#7

You might check the junction cable terminal. There should be 2 leads from the battery positive terminal.
One goes to the starter motor and the other to a junction terminal located near the battery.

If the junction terminals develop any scale or corrosion everything on the vehicle may go dead. The only thing that will receive power is the starter motor windings but the starter will not work because the starter solenoid is inoperative due to lack of power through the junction terminal.

If the junction terminal is the problem there should also be a lack of lighting, wipers, etc.


#8

Thanks ok4450: I checked and cleaned all the grounding points from the battery. All lights are bright and working. Battery voltage to the starter is good. What I haven’t checked yet, is the drop voltage to the starter when it won’t crank. What puzzles me is it’s a intermittent problem, which in my limited electrical knowledge, I’m believing it’s a ground problem somewhere else. But, the next check will be a drop voltage check when it does it again. That might be the next time I try to crank. Or, the 20th time I try to crank, which could be sometime next week. I never know. airdropbill


#9

Intermittent “fails to crank” is very common. I can’t speak to your specific vehicle, but on my Corolla the starter motor solenoid design has a gadget shaped sort of like an intake valve, a copper mushroom attached to a long stem, spring loaded. When the solenoid is activated in “start”, the magnetization is strong enough it pulls that stem down so the underside of the mushroom presses hard against two copper contact plates. That powers up the starter motor windings. The other end, the stem, simultaneously pushes the starter gear out to engage the flywheel.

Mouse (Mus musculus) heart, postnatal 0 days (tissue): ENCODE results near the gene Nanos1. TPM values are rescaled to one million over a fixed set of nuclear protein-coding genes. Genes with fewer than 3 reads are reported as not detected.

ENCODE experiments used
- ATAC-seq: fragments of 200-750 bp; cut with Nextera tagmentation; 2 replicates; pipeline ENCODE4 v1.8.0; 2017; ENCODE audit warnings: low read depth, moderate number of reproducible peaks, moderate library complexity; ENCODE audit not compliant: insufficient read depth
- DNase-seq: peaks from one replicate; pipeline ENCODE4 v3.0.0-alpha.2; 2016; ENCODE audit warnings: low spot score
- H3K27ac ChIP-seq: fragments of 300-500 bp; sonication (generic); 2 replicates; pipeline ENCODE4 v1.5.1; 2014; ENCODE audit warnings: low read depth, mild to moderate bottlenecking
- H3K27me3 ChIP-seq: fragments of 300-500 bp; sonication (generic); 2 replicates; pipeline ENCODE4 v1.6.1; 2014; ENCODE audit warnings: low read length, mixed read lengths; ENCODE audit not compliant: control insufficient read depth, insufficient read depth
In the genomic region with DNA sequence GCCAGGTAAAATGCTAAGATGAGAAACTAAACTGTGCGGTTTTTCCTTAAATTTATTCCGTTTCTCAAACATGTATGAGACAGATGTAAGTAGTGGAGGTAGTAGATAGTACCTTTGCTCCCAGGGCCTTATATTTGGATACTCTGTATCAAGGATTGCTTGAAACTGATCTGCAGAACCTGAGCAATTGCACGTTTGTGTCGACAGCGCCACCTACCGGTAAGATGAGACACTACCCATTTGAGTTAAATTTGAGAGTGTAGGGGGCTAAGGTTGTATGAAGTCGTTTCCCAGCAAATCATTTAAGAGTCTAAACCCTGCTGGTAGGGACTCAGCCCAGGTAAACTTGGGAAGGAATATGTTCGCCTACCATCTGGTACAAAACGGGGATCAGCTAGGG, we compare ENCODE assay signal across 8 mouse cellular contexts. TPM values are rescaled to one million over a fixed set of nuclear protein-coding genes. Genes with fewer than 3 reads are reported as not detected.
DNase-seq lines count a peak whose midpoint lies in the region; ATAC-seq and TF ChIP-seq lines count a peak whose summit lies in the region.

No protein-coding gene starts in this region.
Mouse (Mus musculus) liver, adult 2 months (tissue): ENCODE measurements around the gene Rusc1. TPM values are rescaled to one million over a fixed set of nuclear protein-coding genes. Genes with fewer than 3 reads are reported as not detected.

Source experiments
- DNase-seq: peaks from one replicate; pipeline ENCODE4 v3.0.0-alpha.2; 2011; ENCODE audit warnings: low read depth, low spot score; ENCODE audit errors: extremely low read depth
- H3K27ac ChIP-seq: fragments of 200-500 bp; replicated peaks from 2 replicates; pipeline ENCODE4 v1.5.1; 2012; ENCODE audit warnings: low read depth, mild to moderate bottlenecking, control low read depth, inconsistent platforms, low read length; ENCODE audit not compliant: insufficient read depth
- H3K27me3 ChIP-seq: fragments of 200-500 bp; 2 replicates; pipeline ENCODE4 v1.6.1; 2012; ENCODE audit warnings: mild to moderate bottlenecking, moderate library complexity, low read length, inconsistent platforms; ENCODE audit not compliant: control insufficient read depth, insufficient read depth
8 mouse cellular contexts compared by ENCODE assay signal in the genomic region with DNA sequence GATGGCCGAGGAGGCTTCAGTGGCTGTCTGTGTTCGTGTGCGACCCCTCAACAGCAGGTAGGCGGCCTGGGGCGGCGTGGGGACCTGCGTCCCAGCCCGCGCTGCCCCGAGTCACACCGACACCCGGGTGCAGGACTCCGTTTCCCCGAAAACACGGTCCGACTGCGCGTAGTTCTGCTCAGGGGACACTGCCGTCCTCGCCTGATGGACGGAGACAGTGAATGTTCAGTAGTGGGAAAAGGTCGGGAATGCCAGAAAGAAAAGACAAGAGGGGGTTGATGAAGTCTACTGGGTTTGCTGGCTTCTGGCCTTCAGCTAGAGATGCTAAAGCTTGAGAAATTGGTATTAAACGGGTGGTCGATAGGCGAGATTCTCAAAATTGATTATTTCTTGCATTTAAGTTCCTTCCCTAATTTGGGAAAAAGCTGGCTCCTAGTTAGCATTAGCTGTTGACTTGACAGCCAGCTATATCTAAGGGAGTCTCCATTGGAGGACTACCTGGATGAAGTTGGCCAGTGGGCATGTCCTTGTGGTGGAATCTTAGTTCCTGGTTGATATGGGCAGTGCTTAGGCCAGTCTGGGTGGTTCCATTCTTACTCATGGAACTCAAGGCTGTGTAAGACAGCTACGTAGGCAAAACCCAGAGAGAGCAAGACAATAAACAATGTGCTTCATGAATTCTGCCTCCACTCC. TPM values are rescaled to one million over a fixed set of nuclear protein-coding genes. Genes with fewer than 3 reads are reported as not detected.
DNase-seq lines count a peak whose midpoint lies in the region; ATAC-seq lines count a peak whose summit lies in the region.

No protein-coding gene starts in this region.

So what does this have to do w/it being intermittent? You remember back in junior high when you put a magnet under a piece of paper containing iron filings? How the pattern would sort of form circular shaped twirls? That same thing happens when the solenoid is magnetized. And it produces a twisting force on the mushroom thing. So it rotates a little each time it is activated. If there are bad spots on the underside of the mushroom, burned spots, it’s like a roulette wheel. It will work sometimes, not others. Eventually all the good spots will get burned too, and it won’t work at all.


#10

Ground points have nothing to do with the junction terminal though. That’s on the positive side of things and junction terminals can cause intermittent problems.

Things may work fine for months and then suddenly one day everything is dead when you go to start the vehicle.
There should be 2 leads from the battery + post and the smaller one should lead to the junction terminal.